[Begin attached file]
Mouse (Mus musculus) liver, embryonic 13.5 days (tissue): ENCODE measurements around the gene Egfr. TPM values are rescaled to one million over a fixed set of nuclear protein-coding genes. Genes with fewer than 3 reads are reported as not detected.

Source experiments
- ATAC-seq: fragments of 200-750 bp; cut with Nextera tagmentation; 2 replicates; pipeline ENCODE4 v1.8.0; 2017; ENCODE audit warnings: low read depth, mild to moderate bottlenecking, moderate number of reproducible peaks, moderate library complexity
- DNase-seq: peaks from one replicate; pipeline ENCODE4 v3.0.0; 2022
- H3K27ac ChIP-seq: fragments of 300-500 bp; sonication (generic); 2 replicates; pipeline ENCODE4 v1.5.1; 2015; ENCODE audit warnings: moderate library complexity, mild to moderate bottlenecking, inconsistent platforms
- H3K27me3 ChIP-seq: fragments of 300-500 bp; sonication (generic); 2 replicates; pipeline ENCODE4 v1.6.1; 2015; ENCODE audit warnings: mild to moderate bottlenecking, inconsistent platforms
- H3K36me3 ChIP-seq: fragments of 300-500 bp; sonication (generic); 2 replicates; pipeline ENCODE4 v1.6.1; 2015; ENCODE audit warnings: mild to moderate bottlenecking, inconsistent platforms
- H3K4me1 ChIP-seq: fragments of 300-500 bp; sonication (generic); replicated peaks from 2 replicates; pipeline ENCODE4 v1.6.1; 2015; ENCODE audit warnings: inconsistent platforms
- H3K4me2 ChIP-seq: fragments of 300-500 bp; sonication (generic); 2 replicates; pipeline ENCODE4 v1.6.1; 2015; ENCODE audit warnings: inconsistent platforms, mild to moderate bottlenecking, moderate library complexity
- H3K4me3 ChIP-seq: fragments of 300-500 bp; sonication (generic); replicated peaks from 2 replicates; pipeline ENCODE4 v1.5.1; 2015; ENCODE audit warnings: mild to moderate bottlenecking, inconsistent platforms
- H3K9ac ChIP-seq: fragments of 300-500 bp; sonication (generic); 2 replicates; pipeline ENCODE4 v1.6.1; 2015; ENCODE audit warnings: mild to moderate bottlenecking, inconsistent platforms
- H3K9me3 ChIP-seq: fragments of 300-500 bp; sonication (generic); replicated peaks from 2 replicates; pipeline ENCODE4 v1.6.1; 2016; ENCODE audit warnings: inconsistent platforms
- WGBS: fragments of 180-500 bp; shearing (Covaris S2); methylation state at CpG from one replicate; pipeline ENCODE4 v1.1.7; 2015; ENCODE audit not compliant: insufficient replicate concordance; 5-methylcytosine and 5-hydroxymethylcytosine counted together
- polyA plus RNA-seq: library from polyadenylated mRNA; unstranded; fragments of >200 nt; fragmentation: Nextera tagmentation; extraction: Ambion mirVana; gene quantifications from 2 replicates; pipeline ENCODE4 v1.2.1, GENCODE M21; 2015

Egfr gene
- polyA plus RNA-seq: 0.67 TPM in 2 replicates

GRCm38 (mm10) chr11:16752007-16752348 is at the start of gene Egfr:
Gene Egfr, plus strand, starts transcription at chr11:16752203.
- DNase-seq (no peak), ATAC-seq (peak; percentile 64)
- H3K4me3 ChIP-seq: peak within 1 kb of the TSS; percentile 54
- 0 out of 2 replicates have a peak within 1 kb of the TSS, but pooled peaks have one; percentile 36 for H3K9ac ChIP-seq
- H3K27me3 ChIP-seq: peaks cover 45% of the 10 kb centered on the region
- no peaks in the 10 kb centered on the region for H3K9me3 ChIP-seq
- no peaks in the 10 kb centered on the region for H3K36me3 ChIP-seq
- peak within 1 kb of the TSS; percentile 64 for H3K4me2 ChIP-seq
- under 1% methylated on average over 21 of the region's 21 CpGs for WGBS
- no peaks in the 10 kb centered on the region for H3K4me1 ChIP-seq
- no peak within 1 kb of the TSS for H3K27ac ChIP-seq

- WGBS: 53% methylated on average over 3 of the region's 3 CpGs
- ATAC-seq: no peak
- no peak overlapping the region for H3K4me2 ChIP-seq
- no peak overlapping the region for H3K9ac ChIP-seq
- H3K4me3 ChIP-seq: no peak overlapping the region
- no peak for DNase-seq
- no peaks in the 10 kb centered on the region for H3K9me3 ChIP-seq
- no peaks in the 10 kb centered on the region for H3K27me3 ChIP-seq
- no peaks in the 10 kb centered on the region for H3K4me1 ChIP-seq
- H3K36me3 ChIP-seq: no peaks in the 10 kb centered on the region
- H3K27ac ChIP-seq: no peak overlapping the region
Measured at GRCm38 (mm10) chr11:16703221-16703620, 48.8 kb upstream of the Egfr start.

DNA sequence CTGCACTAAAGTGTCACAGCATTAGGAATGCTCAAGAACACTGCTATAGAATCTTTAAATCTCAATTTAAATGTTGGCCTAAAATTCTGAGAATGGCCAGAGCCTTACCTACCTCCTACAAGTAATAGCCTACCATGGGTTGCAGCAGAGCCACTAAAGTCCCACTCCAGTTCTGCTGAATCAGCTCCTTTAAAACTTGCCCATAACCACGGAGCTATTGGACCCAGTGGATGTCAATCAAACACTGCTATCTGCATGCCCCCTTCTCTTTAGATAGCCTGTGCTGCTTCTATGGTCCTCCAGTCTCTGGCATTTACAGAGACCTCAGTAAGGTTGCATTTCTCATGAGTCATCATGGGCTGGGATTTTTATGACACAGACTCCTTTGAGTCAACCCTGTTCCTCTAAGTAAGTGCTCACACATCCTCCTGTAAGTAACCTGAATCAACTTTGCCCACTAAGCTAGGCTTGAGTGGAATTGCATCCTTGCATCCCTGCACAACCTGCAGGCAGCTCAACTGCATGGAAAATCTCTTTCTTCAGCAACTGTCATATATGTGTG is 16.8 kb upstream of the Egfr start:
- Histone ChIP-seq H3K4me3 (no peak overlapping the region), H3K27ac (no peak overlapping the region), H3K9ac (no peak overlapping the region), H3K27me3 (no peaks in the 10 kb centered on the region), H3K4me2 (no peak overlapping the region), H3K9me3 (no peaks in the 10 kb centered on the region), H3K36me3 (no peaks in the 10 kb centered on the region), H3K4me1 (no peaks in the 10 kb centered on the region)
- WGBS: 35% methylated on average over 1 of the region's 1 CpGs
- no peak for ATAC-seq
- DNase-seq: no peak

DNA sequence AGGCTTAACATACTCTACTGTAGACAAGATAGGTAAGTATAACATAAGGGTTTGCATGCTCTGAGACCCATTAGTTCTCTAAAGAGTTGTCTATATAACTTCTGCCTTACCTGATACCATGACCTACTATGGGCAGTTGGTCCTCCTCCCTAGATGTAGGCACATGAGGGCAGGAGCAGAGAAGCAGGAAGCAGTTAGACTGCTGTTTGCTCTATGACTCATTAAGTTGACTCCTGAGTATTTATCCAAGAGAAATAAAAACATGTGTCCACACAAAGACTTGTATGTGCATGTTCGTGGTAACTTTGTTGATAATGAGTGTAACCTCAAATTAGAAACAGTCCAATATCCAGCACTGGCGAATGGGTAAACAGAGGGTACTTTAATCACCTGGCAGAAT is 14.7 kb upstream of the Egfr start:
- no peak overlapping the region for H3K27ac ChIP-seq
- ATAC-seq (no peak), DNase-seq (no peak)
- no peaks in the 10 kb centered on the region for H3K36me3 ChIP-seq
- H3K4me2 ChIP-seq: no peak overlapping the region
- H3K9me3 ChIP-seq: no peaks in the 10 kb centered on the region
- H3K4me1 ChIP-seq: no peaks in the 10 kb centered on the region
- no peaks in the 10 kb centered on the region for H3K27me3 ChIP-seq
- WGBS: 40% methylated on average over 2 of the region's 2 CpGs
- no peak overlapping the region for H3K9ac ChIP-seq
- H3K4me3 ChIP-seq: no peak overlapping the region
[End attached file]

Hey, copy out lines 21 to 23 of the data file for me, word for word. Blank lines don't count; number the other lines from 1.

- 0 out of 2 replicates have a peak within 1 kb of the TSS, but pooled peaks have one; percentile 36 for H3K9ac ChIP-seq
- H3K27me3 ChIP-seq: peaks cover 45% of the 10 kb centered on the region
- no peaks in the 10 kb centered on the region for H3K9me3 ChIP-seq